On the other hand, mild and moderate cases at onset had uncomplicated evolution. It is important to address that their and our cases were all symptomatic patients that had a documented COVID-19. It is a crucial bias since asymptomatic or oligosymptomatic cases are not documented unless they require medical assistance or hospitalization for other reasons. There is a possible overestimation of complications and mortality rates.

Regarding HCW, we report a high incidence of COVID-19 regardless of the professional category, and we were unable to establish an association with work characteristics such as frequency and work in more than one hospital. HCW cases increased concomitantly with cases in our State, but we could observe a cluster at the beginning of transmission. This fact suggests that a possible transmission within HCW happened, as all COVID-19 onco-hematological patients were managed outside the UTX, and no case in the hospitalized patient was identified in the same period. The COVID-19 rate in HCW was higher than some reports from Italy, 5,14 but similar to first reports from China. 15 Cluster distribution was also noted in Singapore and China. 16,17 HCW is considered a high-risk group for infection and transmission, but fortunately most cases were mild. 18

This high incidence of COVID-19 in HCW highlighted the importance of intense screening, regular training, and adequate personal protective equipment to limit the spread and to reduce the risk for HCW to become infected. Any symptoms or suspected community exposition should be managed as a possible case, and the HCW must be removed from work until appropriate documentation. The frequency of testing positive was 70% in symptomatic HCW, a very high proportion compared to symptomatic onco-hematologic patients. Although, we did not find COVID-19 documentation in asymptomatic HCW, pre-symptomatic transmission is of great concern. Impact of asymptomatic HCW screening is not clear, but measures to reduce pre-symptomatic transmission must be implemented.16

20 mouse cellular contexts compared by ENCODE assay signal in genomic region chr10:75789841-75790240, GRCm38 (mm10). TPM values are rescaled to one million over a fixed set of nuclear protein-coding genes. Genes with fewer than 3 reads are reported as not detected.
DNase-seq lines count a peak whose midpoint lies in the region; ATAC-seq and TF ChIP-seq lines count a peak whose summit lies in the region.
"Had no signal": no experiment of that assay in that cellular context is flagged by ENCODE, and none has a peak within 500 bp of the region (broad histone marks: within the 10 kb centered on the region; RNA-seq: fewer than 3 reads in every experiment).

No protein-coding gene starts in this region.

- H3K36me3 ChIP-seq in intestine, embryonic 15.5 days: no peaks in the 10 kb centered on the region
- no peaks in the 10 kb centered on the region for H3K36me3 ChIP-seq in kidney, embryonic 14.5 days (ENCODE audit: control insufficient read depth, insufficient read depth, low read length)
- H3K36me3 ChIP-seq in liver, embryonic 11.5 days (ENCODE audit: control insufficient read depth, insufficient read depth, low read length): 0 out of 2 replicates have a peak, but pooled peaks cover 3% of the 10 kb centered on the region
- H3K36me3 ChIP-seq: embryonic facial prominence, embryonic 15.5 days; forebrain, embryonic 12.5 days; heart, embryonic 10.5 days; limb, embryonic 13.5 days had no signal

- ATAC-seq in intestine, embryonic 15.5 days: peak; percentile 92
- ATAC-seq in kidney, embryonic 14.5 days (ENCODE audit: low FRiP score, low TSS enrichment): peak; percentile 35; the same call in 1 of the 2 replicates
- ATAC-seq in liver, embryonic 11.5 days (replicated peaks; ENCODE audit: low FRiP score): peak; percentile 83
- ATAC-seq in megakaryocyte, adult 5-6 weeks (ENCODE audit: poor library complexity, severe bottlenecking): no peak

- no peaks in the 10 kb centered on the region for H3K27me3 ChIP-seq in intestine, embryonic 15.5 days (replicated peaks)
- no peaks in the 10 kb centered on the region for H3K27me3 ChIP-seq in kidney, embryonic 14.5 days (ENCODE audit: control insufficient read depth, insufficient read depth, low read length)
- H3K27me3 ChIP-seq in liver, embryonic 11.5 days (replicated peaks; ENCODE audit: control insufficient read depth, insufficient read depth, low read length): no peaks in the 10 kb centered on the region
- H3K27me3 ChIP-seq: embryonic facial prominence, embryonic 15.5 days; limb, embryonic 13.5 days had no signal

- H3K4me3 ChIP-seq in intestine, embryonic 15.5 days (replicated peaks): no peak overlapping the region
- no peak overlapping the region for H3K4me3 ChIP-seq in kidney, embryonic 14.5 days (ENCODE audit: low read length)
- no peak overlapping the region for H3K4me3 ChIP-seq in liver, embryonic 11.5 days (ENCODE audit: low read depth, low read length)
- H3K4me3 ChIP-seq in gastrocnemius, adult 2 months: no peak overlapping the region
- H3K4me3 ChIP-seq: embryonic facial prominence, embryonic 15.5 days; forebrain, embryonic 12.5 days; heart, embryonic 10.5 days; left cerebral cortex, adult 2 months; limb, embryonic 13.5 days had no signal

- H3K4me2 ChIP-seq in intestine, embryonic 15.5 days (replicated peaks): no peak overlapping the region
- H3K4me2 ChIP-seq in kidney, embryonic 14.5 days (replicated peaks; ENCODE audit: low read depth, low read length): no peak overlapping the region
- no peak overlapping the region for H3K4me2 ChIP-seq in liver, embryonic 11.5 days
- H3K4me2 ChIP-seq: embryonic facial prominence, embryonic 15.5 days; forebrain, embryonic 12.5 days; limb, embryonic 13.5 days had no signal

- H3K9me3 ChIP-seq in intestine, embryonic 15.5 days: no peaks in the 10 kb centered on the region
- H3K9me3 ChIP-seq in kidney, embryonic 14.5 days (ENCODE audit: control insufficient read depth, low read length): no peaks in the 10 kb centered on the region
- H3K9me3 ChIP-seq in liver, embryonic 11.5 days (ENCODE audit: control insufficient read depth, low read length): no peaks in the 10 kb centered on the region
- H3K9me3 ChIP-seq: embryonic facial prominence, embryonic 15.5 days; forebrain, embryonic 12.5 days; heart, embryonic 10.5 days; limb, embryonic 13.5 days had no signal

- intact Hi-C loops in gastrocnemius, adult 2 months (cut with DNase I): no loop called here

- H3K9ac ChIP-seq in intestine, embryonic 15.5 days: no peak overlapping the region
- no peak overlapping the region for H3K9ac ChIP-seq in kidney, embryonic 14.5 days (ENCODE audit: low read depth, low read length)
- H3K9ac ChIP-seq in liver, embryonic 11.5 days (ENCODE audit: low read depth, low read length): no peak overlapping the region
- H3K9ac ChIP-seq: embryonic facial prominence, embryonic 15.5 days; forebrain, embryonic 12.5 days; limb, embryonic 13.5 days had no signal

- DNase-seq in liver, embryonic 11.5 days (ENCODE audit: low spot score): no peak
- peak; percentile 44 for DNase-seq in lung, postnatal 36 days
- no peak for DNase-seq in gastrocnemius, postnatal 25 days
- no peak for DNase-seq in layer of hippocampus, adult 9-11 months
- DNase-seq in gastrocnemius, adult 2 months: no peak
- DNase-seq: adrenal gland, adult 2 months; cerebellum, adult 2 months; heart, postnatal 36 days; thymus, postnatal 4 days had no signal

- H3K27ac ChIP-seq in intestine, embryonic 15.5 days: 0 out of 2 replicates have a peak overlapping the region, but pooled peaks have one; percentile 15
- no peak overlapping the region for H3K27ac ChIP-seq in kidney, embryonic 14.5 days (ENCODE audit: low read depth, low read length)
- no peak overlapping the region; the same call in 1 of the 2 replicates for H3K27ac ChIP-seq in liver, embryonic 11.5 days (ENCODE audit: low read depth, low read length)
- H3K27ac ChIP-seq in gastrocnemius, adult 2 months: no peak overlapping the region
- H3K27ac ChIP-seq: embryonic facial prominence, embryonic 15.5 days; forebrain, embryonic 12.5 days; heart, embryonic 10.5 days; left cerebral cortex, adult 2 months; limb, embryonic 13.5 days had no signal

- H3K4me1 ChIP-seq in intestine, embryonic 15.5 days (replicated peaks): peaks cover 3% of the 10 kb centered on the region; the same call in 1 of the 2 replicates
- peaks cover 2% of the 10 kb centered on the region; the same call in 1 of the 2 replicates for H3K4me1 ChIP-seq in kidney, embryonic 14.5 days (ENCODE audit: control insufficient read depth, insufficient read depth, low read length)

Despite the pandemic, transplant programs from other countries maintained the program active, as postponing transplantation is not feasible in some scenarios. The European Society for Blood Marrow Transplantation (EBMT) and The Brazilian Society for Blood Marrow Transplantation (SBTMO) recommendations allow procedures if the patients' safety is maintained. 19,20 We decided to maintain the program active but limited the procedure to those in which the prognosis would be impacted by postponing transplantation. This decision was based on an intense collaboration of the institution as a whole and revised with daily results.10,21

Asia, Europe, and North America are in a different pandemic phase compared to Brazil. These regions are reopening, but Brazil has not achieved the peak of incidence yet and has an increasing number of infected and deaths daily. Unfortunately, all the world is exposed to second or more waves of COVID-19, until an efficient vaccine is available. SARS-CoV-2 will remain a concern for a long time. We hope our experience may contribute to a better comprehension of the disease in the onco-hematological scenario and improve the capacity to mitigate the negative impact in cancer care assistance during the Pandemic.

Conflict of Interest

The author declares no conflicts of interest.